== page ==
MATTHEWS, N.C. — Family Dollar is acting quickly to capitalize on the demand for value and convenience.
The chain expects about 40% of its 6,660 stores will have shelf space reallocated from general merchandise to food and consumables during the current quarter. The latter categories showed continued growth in sales and profits during the company's fiscal third quarter, which ended May 30, the retailer said last week.
About 1,500 Family Dollar stores have expanded space for food and consumables since late May, Howard Levine, chairman and chief executive officer, said in a conference call. Combined with ongoing technology improvements that give Family Dollar stores the ability to accept credit cards and food benefits, the chain is positioning itself to gain from what Levine described as a permanent shift in consumer attitudes toward value.
“I believe that this growing importance of value is not a temporary fact,” Levine said. “For more families, this recession has altered their views on spending and saving in a structural way. And I believe that going forward, value will remain a key decision driver.”
The trend toward value has resulted in increased shopping trips from a wider range of shopper demographics, Levine said. He said the chain likely took market share from supermarkets and convenience stores as sales climbed by 8.3% overall and 6.2% on a comparable-store basis during the quarter. Net income improved 35.5% to $87.7 million as a result of higher sales leverage and gross profit increases stemming from lower freight expenses, reduced shrinkage and higher purchase mark-ups.
Reallocating space from slower-moving items will provide the chain more space for fast-growing items like food and paper goods, and “enable us to develop multiple but manageable prototypes to facilitate future space allocation efforts,” Levine said. “In addition, we intend to incorporate some of the most customer-impactful elements of our concept renewal work into the stores, such as signage and more intuitive merchandize adjacency.”
Consumables accounted for 65% of the total sales at Family Dollar during the quarter, up from 63% in the same period last year, and consumables sales increased 12.6% overall. The category's growth has more than made up for decreased sales in apparel and accessories, the company said. That category experienced a 5% sales decline during the quarter.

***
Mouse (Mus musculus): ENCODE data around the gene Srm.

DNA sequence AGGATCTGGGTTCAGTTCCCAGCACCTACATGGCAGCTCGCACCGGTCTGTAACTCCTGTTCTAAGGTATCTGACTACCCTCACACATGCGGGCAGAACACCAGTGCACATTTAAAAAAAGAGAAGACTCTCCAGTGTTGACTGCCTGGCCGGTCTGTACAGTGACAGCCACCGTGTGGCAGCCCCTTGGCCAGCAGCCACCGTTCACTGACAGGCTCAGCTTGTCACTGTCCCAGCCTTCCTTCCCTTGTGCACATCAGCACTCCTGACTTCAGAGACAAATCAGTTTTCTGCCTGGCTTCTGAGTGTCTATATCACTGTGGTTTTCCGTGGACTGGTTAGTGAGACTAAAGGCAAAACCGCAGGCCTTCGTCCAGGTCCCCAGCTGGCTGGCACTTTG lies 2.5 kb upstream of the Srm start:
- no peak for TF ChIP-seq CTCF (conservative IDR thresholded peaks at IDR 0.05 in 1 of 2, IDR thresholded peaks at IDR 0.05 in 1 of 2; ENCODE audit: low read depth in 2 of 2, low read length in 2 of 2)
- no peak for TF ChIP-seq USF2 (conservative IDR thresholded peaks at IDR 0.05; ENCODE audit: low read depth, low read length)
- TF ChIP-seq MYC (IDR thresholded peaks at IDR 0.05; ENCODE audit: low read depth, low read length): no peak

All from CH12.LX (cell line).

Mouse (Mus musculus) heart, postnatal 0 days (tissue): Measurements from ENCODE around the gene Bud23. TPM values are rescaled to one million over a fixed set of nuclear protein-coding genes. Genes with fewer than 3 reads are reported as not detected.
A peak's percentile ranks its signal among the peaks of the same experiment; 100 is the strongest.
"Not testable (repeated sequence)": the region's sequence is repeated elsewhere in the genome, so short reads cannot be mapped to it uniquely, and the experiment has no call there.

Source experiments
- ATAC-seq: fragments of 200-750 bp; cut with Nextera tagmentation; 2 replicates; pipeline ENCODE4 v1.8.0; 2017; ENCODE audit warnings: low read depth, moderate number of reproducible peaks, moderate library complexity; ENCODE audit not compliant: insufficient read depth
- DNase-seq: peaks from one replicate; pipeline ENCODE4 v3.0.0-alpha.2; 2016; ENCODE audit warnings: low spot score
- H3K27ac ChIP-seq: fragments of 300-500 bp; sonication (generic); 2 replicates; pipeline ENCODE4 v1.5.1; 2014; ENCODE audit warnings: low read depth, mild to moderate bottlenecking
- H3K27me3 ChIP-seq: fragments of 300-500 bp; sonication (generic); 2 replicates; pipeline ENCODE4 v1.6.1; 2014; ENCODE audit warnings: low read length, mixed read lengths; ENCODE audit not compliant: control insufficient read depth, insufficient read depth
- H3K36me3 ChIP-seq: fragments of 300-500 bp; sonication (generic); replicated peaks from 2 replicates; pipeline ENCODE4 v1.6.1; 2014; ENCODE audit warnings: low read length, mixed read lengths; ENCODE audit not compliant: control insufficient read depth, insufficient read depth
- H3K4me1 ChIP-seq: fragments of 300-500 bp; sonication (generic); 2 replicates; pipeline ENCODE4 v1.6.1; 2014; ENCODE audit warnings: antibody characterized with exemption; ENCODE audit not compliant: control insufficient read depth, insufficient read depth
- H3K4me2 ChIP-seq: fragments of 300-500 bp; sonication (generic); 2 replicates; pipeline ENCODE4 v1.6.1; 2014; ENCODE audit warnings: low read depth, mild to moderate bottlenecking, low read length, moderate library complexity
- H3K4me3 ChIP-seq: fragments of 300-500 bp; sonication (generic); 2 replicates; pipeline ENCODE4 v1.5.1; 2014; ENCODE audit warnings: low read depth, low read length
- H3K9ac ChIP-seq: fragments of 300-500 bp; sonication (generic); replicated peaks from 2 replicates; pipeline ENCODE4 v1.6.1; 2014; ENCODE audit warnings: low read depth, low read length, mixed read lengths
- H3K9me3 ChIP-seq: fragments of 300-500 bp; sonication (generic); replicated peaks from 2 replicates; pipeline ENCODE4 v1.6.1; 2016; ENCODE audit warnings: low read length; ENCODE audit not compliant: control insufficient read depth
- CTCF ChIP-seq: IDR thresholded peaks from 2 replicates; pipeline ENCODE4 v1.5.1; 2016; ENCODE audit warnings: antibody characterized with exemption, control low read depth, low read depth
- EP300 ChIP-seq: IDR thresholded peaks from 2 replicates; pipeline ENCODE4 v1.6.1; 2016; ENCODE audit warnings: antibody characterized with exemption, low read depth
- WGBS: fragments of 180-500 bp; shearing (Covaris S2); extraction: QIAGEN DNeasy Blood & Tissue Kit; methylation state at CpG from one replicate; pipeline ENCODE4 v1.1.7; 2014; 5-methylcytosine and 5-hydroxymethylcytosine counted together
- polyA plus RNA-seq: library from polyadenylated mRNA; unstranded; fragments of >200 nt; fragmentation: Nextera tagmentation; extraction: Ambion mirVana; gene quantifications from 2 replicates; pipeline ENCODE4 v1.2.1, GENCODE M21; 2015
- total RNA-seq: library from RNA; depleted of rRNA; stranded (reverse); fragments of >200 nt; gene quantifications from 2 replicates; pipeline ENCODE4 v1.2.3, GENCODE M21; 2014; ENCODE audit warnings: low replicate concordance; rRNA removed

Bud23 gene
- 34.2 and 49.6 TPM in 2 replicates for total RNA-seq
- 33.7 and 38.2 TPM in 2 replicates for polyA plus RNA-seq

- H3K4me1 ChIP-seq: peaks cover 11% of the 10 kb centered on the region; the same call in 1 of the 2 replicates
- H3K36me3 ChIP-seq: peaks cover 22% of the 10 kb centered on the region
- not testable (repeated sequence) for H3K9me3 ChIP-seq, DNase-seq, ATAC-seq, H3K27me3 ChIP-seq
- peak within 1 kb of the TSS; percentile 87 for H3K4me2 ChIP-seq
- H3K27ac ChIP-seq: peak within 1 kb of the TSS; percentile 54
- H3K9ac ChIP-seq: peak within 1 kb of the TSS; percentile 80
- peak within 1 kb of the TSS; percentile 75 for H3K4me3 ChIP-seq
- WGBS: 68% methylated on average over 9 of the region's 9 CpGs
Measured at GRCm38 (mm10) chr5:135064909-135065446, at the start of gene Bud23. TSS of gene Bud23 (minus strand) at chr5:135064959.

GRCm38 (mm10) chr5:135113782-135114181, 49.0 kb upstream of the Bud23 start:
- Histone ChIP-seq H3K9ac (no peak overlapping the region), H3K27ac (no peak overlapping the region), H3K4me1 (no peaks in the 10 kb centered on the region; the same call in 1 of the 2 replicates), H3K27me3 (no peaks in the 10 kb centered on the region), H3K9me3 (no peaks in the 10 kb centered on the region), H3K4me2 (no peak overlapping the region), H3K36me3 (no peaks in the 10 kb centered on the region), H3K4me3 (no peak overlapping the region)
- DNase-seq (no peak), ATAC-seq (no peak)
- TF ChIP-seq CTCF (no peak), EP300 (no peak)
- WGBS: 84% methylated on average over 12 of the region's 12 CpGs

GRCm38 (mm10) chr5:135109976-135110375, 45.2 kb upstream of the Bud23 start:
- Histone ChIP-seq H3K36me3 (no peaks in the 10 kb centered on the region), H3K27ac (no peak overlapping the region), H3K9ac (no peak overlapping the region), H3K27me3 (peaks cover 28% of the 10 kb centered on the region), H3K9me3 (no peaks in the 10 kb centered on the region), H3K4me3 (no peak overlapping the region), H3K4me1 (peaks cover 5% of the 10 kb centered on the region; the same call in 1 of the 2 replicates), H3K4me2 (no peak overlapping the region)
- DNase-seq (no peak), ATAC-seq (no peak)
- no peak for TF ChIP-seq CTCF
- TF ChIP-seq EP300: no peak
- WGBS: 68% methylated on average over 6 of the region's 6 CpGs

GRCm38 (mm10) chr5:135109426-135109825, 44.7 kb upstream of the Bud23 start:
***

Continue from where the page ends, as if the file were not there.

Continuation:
Efforts to reallocate space in accordance with those trends will result in an increase in capital spending in this quarter, Levine said, but will have benefits over the longer term.
Sales in the current quarter will be tempered some by comparison to the year-ago period when consumers spent government stimulus checks, officials said. However, benefits to lower-income shoppers are taking different forms this year.
“This year, our customers are also benefiting from the government stimulus, but the impact is somewhat different from a timing standpoint,” explained Kenneth Smith, chief financial officer. “This year, the federal stimulus package is intended to provide assistance to low-income families for the rest of 2009 through tax credits and expansion of the food stamp program and increased unemployment benefits. All of these programs should benefit our customers, but over a prolonged period. In addition, the minimum wage increase, which will be an effective later this month, could also provide customers with additional income.”
The company expects overall comparable sales of 2%-4% in the fourth quarter, which ends Aug. 29.
|Inc./Share||62 cents||46 cents|